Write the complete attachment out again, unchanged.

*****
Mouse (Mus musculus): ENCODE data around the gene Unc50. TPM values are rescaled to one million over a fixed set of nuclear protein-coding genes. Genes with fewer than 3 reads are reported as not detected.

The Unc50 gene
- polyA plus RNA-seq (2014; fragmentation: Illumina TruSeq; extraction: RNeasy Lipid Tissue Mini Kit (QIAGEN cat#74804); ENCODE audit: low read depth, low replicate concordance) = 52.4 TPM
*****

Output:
Mouse (Mus musculus): ENCODE data around the gene Unc50. TPM values are rescaled to one million over a fixed set of nuclear protein-coding genes. Genes with fewer than 3 reads are reported as not detected.

The Unc50 gene
- polyA plus RNA-seq (2014; fragmentation: Illumina TruSeq; extraction: RNeasy Lipid Tissue Mini Kit (QIAGEN cat#74804); ENCODE audit: low read depth, low replicate concordance) = 52.4 TPM